Now when we say homeowners associations and their fees we are talking about the actual homeowners association fee plus what is considered the maintenance fee. we typically umbrella these all together when we say HOA fees.
When it comes to single family homes we typically HOA fees less than $200 a month. but this is always something that is community dependent so always double-check when searching for homes.
Condos and townhome communities are where we start to see HOA fees really get more expensive and impact your budget.
it is not uncommon to see these in townhome communities upwards of $500 a month.
And For condos around the island it is not uncommon to see fees upwards of $800 a month.
Now why are fees in condos and Townhomes so much more expensive?
Typically condos and townhome communities offer more than some single-family home communities. For instance having a community pool, area beautification, Community Center, and what is called an ho6 insurance policy that covers everything from the walls out of the structure.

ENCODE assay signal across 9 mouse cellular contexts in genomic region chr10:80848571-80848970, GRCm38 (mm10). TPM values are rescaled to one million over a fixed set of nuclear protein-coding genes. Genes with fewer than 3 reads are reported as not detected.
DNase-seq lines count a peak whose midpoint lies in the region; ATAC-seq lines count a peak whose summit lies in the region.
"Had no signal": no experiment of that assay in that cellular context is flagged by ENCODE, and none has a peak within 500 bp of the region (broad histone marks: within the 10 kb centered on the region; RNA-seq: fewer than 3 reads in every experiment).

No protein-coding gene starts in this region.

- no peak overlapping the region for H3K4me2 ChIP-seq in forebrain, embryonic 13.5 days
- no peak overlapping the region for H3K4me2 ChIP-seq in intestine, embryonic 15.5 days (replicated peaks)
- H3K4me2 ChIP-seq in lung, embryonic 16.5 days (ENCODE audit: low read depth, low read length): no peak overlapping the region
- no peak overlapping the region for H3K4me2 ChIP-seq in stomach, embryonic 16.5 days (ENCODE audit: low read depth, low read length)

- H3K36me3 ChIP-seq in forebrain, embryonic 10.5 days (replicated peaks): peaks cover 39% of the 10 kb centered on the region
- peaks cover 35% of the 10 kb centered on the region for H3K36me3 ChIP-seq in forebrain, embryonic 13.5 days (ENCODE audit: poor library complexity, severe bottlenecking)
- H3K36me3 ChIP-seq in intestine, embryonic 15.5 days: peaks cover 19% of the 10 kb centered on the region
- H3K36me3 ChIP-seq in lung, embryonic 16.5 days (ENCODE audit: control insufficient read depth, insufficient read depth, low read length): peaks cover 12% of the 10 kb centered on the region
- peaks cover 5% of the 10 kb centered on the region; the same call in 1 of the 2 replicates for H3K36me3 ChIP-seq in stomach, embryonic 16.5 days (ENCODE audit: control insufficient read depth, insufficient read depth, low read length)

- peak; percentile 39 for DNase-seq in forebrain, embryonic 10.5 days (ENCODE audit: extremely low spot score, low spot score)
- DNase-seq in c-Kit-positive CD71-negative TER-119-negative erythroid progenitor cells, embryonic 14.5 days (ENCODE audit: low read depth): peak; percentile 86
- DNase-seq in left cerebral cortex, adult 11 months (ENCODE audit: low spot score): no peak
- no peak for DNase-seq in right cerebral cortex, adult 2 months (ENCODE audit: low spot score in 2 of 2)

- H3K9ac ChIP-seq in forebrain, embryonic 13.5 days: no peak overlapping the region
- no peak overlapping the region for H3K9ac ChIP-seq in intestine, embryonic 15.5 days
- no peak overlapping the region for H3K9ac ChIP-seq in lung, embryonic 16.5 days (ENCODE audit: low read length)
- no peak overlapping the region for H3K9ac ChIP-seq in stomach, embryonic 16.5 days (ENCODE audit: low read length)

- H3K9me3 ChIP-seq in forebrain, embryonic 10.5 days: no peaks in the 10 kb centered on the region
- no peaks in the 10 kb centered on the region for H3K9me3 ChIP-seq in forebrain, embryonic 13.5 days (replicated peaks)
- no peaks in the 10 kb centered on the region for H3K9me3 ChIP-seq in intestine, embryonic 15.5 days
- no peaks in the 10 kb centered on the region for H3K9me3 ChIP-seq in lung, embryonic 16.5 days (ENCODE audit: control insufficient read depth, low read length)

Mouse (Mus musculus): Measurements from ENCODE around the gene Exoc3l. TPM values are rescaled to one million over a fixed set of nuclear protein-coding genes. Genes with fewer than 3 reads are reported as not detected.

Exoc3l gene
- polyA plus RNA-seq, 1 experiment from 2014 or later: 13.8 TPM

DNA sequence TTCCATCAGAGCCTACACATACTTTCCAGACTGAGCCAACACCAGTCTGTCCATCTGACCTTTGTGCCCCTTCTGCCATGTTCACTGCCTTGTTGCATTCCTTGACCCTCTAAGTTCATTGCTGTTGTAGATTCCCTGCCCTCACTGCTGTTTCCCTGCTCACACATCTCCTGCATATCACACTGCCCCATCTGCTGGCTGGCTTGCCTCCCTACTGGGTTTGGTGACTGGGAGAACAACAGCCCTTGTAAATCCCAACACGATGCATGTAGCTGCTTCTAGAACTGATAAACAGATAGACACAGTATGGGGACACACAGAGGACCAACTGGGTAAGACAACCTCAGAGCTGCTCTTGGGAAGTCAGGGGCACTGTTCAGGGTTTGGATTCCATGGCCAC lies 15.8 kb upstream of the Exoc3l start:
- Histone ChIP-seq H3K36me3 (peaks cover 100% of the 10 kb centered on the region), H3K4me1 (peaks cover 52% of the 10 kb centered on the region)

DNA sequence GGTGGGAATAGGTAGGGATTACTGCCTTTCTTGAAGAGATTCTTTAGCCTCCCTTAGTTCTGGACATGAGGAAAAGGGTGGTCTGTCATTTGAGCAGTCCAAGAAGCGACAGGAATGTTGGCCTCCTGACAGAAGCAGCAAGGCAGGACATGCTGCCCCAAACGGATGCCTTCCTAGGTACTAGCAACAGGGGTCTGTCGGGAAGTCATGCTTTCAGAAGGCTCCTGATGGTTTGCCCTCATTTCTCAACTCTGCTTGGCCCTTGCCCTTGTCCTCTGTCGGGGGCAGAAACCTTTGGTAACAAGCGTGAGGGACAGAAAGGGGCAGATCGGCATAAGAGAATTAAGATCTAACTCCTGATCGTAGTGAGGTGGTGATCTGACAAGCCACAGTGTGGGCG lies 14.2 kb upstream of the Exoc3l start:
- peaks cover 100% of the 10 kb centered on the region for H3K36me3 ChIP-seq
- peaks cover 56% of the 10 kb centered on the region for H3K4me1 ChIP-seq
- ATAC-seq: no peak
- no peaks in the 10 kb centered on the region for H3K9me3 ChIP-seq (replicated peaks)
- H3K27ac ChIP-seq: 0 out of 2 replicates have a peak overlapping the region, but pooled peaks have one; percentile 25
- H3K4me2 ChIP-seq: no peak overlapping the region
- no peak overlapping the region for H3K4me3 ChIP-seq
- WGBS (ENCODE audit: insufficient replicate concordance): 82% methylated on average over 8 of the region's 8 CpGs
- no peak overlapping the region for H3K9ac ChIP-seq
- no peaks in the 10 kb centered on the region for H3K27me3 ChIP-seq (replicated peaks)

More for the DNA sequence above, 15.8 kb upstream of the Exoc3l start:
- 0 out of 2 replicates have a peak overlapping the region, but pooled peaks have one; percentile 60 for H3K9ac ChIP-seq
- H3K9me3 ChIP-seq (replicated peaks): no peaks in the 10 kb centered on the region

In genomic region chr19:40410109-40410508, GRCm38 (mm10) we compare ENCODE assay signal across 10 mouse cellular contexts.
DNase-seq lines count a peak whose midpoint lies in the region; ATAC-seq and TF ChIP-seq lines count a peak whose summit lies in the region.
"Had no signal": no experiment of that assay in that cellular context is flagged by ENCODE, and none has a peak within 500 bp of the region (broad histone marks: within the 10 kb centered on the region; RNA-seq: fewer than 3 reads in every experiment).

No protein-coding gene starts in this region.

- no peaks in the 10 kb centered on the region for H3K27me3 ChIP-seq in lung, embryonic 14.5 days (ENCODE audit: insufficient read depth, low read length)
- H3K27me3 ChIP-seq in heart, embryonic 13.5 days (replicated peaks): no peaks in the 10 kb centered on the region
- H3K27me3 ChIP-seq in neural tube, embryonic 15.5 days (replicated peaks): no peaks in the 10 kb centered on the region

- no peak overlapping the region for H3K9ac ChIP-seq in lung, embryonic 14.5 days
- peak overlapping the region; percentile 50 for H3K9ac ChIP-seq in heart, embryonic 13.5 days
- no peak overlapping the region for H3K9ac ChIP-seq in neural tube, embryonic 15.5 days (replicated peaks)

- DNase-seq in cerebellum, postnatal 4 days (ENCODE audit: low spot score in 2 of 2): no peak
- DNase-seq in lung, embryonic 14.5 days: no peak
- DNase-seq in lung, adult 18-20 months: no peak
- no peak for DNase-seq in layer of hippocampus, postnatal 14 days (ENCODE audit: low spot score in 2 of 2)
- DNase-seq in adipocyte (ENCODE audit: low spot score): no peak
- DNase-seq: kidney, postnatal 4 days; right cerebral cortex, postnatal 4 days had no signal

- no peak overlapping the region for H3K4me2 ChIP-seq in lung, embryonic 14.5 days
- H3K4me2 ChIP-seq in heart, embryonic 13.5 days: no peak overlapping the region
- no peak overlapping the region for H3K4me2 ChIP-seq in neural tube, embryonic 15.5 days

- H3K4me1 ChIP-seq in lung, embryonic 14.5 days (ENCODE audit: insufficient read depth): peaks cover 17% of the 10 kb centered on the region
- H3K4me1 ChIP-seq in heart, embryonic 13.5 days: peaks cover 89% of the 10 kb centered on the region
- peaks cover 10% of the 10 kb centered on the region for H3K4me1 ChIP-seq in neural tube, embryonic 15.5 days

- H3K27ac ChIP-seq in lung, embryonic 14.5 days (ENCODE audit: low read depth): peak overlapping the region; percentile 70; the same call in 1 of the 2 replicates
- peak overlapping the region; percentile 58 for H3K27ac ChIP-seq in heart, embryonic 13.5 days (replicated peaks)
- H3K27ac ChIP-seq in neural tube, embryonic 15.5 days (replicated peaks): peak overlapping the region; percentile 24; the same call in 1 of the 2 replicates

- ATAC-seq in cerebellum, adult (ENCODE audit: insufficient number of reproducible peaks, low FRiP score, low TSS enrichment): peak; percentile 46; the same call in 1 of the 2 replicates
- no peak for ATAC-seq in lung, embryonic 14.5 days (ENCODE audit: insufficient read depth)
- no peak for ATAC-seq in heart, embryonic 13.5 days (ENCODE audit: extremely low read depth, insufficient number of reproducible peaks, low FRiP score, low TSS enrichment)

You may also find that some of your utilities are included in the monthly fees. Now this is not all the time but utilities that are common to see included in the fees are sewer and water. What that means is you will not have a separate water and sewer bill. That is included into the HOA fees regardless of how much you use.
So when you're searching homes a lot of your favorite home search websites will show you the fever will not always tell you what encompasses that fee. When working with our team we will always show you the back end MLS of what is listed to include those fees.
4. How Much Do Homes In Hawaii Appreciate?
Hawaii real estate has proven time and time again to be a very fruitful investment. whether you're planting roots or buying an investment property you can expect your home value to appreciate.
Homes in Hawaii are somewhat insulated from a lot of what happens in mainland housing markets. Does that mean that we don't have Market crashes? Absolutely not!
But We are in a very unique situation in that we are on an island, and we only have so much land. They're not making any more of it.
What you're really paying for is location.
Over the last 30 years data shows that homes typically appreciate approximately 5% every year.